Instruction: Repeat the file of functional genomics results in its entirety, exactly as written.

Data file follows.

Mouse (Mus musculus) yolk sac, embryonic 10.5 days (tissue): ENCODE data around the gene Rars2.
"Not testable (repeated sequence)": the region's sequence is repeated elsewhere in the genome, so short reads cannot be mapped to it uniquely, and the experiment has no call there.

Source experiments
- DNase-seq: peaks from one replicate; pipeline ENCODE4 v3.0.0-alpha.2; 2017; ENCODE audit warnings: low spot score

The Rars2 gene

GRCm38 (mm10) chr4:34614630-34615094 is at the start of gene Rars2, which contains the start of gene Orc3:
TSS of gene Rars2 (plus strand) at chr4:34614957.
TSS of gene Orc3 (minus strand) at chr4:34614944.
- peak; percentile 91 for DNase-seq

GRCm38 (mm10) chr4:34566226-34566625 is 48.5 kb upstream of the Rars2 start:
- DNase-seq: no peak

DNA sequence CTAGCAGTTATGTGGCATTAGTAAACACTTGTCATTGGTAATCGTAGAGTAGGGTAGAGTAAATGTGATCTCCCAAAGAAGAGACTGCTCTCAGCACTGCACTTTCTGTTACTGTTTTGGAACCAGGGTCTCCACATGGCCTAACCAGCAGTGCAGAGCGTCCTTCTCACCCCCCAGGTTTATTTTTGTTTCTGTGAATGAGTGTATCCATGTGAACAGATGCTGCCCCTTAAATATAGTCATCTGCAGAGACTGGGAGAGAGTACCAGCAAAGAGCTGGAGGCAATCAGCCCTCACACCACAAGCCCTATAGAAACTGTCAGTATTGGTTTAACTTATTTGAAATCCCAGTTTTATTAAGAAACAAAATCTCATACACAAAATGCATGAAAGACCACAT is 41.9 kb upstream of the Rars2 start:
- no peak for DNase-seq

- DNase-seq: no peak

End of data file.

Mouse (Mus musculus) yolk sac, embryonic 10.5 days (tissue): ENCODE data around the gene Rars2.
"Not testable (repeated sequence)": the region's sequence is repeated elsewhere in the genome, so short reads cannot be mapped to it uniquely, and the experiment has no call there.

Source experiments
- DNase-seq: peaks from one replicate; pipeline ENCODE4 v3.0.0-alpha.2; 2017; ENCODE audit warnings: low spot score

The Rars2 gene

GRCm38 (mm10) chr4:34614630-34615094 is at the start of gene Rars2, which contains the start of gene Orc3:
TSS of gene Rars2 (plus strand) at chr4:34614957.
TSS of gene Orc3 (minus strand) at chr4:34614944.
- peak; percentile 91 for DNase-seq

GRCm38 (mm10) chr4:34566226-34566625 is 48.5 kb upstream of the Rars2 start:
- DNase-seq: no peak

DNA sequence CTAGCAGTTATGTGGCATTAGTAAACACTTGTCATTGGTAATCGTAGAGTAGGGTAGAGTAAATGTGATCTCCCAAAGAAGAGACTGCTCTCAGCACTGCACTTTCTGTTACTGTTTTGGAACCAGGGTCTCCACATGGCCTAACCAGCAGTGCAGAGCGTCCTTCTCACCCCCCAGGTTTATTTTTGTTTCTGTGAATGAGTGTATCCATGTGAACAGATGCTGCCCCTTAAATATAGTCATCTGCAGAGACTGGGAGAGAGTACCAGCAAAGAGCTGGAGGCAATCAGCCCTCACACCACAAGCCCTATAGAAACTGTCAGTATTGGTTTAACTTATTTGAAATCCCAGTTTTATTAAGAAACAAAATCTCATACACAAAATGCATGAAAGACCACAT is 41.9 kb upstream of the Rars2 start:
- no peak for DNase-seq

- DNase-seq: no peak